Results From 5 June 2019 to 31 August 2021, 1267 women were assessed for eligibility, 410 were randomly assigned to the intervention (n=201) or control group (n=209) and 342 were included in the primary analysis (n=176 in the intervention group and n=166 in the control group). Baseline mean age was 29.2 years (standard deviation 7.2), 28 (7%) of 389 were from ethnicities other than white, with 46% mild, 40% moderate, and 13% severe acne. Mean Acne-QoL symptom scores at baseline were 13.2 (standard deviation 4.9) and at week 12 were 19.2 (6.1) for spironolactone and 12.9 (4.5) and 17.8 (5.6) for placebo (difference favouring spironolactone 1.27 (95% confidence interval 0.07 to 2.46), adjusted for baseline variables). Scores at week 24 were 21.2 (5.9) for spironolactone and 17.4 (5.8) for placebo (difference 3.45 (95% confidence interval 2.16 to 4.75), adjusted). More participants in the spironolactone group reported acne improvement than in the placebo group: no significant difference was reported at week 12 (72% v 68%, odds ratio 1.16 (95% confidence interval 0.70 to 1.91)) but significant difference was noted at week 24 (82% v 63%, 2.72 (1.50 to 4.93)). Treatment success (IGA classified) at week 12 was 31 (19%) of 168 given spironolactone and nine (6%) of 160 given placebo (5.18 (2.18 to 12.28)). Adverse reactions were slightly more common in the spironolactone group with more headaches reported (20% v 12%; p=0.02). No serious adverse reactions were reported.

Conclusions Spironolactone improved outcomes compared with placebo, with greater differences at week 24 than week 12. Spironolactone is a useful alternative to oral antibiotics for women with acne.

Trial registration ISRCTN12892056

Footnotes

  • Contributors: MS, AML, BS, THS, MJR, NF, KST, PL, JN, and GG conceived the study idea and initial study design in response to a National Institute for Health and Care Research Health Technology Assessment call, with later input from KT, IS, ZE, SR, ML, NP, and SP. Specific advice was given by BS on trial design and medical statistics; and THS on health economic evaluation. Analyses were conducted by ML, NP, and BS. MS and BS are guarantors. All authors contributed to the drafting of this paper, led by MS, and approved the final manuscript. The corresponding author attests that all listed authors meet authorship criteria and that no others meeting the criteria have been omitted.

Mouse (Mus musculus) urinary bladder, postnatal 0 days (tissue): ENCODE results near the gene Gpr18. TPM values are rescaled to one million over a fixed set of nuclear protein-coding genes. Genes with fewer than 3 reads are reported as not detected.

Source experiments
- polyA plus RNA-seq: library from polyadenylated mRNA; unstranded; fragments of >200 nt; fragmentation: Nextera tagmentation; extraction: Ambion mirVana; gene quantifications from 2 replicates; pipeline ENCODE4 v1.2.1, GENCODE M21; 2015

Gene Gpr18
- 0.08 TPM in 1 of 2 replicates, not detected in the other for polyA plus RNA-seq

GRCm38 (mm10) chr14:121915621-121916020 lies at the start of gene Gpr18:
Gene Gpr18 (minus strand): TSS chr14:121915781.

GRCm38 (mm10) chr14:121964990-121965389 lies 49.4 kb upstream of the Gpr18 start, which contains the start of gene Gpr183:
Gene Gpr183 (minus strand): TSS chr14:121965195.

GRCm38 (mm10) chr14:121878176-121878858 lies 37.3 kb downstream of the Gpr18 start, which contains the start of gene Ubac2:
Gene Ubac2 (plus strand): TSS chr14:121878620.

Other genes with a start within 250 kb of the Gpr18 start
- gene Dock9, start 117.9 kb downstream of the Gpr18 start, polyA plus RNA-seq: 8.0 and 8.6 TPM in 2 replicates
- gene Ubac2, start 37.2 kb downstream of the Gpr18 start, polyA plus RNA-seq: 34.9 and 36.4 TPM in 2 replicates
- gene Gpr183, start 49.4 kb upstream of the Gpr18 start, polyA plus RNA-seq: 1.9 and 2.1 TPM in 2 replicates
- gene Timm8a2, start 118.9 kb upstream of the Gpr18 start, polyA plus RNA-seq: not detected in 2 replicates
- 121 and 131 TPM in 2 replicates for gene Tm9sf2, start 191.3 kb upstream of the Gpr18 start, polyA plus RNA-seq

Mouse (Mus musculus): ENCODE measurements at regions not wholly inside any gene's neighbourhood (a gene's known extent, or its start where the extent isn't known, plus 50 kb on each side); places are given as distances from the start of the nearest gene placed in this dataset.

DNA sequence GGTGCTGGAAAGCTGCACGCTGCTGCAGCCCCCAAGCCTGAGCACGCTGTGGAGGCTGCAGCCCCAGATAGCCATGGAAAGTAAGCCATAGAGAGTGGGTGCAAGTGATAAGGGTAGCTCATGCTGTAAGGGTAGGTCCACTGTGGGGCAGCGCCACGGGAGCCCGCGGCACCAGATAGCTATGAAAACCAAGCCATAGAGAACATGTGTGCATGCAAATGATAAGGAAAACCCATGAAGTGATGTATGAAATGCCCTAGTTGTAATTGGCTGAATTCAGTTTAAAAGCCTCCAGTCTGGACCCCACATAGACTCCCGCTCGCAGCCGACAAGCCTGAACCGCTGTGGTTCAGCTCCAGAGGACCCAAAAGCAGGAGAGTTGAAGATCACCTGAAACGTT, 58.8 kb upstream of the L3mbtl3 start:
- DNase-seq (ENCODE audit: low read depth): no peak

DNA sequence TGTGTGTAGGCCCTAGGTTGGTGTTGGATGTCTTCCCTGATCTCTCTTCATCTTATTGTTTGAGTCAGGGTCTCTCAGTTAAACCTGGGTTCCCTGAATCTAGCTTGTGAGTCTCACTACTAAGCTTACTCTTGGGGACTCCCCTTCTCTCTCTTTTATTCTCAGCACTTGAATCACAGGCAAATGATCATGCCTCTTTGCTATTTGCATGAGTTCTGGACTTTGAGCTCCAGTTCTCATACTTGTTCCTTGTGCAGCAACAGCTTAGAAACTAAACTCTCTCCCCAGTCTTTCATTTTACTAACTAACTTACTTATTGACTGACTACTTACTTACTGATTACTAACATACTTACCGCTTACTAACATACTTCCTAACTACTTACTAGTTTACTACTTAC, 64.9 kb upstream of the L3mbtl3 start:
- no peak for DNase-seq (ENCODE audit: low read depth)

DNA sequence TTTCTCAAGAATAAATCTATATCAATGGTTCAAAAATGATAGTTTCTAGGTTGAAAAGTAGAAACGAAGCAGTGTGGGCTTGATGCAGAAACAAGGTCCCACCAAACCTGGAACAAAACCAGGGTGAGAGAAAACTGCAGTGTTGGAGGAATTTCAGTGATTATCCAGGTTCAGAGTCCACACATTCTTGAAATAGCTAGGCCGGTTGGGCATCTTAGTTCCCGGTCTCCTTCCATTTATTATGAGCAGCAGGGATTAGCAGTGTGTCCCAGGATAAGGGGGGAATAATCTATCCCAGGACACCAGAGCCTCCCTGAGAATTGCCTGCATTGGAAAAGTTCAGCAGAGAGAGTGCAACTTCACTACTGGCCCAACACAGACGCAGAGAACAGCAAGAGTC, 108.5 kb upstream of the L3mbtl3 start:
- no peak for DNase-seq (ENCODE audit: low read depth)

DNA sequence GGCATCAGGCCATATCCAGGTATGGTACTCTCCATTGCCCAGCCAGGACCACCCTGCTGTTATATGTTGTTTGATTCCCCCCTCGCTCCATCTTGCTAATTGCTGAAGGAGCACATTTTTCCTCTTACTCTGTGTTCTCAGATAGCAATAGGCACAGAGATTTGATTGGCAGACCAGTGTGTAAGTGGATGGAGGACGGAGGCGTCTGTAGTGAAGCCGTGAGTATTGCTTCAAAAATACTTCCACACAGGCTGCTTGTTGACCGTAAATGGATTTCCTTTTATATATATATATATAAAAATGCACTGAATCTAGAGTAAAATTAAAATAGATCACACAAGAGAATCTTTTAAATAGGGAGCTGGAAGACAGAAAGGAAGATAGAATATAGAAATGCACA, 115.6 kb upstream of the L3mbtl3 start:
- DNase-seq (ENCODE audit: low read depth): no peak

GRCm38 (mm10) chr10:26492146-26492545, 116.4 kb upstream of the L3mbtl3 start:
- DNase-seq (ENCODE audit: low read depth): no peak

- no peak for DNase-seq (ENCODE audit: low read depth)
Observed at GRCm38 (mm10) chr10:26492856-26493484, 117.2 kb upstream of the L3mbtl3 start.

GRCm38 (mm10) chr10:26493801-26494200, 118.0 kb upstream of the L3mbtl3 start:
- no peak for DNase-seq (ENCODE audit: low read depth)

• Funding: This study presents independent research funded by the National Institute for Health and Care Research under its Health Technology Assessment programme (16/13/02). The views expressed are those of the author(s) and not necessarily those of the National Health Service, the National Institute for Health and Care Research, or the Department of Health and Social Care. The University of Southampton was the research sponsor for this trial.

  • Competing interests: All authors have completed the ICMJE uniform disclosure form at www.icmje.org/disclosure-of-interest/. We declare no support from any organisation other than the National Institute for Health and Care Research for the submitted work; no financial relationships with any organisations that might have an interest in the submitted work; no other relationships or activities that could appear to have influenced the submitted work. AML has served as advisor, consultant, and/or investigator for research (funded to institution) and/or received honoraria for unrestricted educational events from Almirall, Eucerin, Galderma, GSK, La Roche-Posay, LEO Pharma, L’Oréal, Mylan, Origimm, and Proctor and Gamble.

  • The lead author affirms that the manuscript is an honest, accurate, and transparent account of the study being reported; that no important aspects of the study have been omitted; and that any discrepancies from the study as originally planned and registered have been explained.

  • Dissemination to participants and related patient and public communities: The results of the study have been sent to research participants.

  • Provenance and peer review: Not commissioned; externally peer reviewed.

Data availability statement

Consent was not obtained from participants for data sharing but authors will consider reasonable requests to make relevant anonymised participant level data available via the Southampton Clinical Trials Unit Data Sharing Committee.